Brown's job defined throwback football. It was unglamorous and a man-on-man battle to control the line of scrimmage. It was the kind of football John Madden and football traditionalists loved: dirt, mud, blood, snot and big men fighting for dominance in a small space. Let Reggie White or Kabeer Gbaja-Biamila get the glory by making sacks, Brown was content to his job and took pride in the results.
Although originally listed at 330 pounds, Brown's weight often ballooned to close to 400. In fact, his girth and seemingly unathletic appearance made him easier for Packer fans to identify with. What middle-aged former athlete couldn't relate to a guy who loved to eat and was fighting the battle of the bulge to preserve his own career? Brown literally ate his way out of football in 2000. Instead of quitting, he got a personal dietician and trainer and worked his way back to the NFL.
Brown was a throwback in other ways, too. In this day of free agency and player movement, he was loyal to the Packers. Few fans recall that the big nose tackle was originally drafted by the Vikings in the third round of the 1993 draft before being waived during the final cutdown before the season began. The Packers acquired him off waivers and gave him a chance when no other team in the league would have him. When Brown's contract expired after the 1997 season, he became a free agent and was offered significantly more money to play for Jacksonville. Instead, Brown remained a Packer.
"Everybody knew how I felt," Brown told the media after re-signing with the Packers in 1997. "Nobody really gave me a chance once Minnesota let me go. Green Bay gave me a chance to play and my loyalty is to Green Bay. My heart is here." The fans reciprocated the love Brown showed for Green Bay, the Packers and the game of football.
This season, Brown came back from injury in a way that would make Vince Lombardi proud. In the pre-season opener against Kansas City, Brown injured his biceps and was declared lost for the season. The Packers were already weak at nose tackle and had little depth behind him at the time. Most modern athletes would have spent the year on the injured reserve and collected a paycheck, but not Brown. Brown played with essentially one arm for the entire 2003 season, gutting it out for his teammates. While he did not perform up to his past standards, his teammates appreciated what Brown did for them.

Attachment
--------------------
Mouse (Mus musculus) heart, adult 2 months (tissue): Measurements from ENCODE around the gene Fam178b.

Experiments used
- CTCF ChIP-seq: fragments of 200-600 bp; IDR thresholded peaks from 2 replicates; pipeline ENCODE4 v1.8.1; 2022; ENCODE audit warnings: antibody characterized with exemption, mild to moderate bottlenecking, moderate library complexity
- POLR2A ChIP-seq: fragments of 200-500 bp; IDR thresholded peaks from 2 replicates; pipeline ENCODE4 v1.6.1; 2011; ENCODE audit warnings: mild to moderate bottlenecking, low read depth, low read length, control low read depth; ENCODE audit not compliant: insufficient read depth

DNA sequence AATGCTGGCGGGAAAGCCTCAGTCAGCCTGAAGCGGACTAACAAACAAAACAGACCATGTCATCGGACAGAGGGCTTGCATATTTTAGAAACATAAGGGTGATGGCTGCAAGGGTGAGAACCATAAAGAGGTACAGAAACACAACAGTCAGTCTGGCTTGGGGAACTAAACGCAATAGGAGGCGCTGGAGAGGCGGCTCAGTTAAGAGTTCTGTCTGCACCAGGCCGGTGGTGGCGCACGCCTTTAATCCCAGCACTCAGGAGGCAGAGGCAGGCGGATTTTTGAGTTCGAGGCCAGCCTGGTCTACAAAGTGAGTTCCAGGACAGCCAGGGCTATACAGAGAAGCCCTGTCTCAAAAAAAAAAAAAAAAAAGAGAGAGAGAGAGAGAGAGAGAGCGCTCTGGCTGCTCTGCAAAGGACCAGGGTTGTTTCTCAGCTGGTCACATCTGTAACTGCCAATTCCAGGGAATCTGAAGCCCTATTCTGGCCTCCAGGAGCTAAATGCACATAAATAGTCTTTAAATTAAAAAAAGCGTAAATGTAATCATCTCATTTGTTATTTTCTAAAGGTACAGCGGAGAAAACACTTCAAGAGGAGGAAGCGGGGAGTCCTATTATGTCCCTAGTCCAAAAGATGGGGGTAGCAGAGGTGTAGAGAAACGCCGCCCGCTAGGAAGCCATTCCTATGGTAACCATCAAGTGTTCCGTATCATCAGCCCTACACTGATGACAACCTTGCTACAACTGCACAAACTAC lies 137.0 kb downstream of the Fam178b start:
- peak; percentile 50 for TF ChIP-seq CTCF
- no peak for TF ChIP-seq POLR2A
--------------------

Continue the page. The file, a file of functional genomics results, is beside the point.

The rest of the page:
Off the field, Brown as amiable and friendly to Packers fans. Even this season, when it was apparent Brown was not able to get the job done consistently, fans reveled in seeing him do his "Gravedigger" move. Whenever he tackled an opponent for a loss and started to "dig" at the air, the Lambeau crowd and the Packer defense were inspired.
Mike Sherman admitted Brown's connection with Packers fans when he released him. "The connection Gilbert Brown had with his teammates and coaches is special, as well as his connection to the fans," the coach said in a statement. "Always the last one to leave the locker room after a practice or a game he savored every minute he was a Green Bay Packer football player."
When the Packers signed Grady Jackson to a two-year contract extension in December, the writing was on the wall for Brown. Still, Brown left his heart on the field at Lambeau and will be remembered for anchoring a defensive line that led the Pack to two consecutive Super Bowls and numerous playoff appearances.
Brown explained how much being a Packer has meant to him. "The thought of playing somewhere else is sickening to me. I grew up with that green and gold and No. 93 on my back. I grew up with that. I grew old with that. I became a man with that. I found out things that I never knew I could do with that, and being around the state of Wisconsin has made me a different guy, a caring guy, an understanding guy. It made me a better father and a better son."
So as Gilbert Brown leaves Green Bay for the final time, we wish him well. We'll eat one more "Gilbert Burger" in honor of the big man – Double beef, double cheese, double everything...except no pickles. Gilbert doesn't like pickles. While Brown may be leaving Green Bay, the affection Packer fans felt for their big nose tackle won't soon be forgotten.
Note: Brad Kurtzberg is a freelance writer from Melville, N.Y.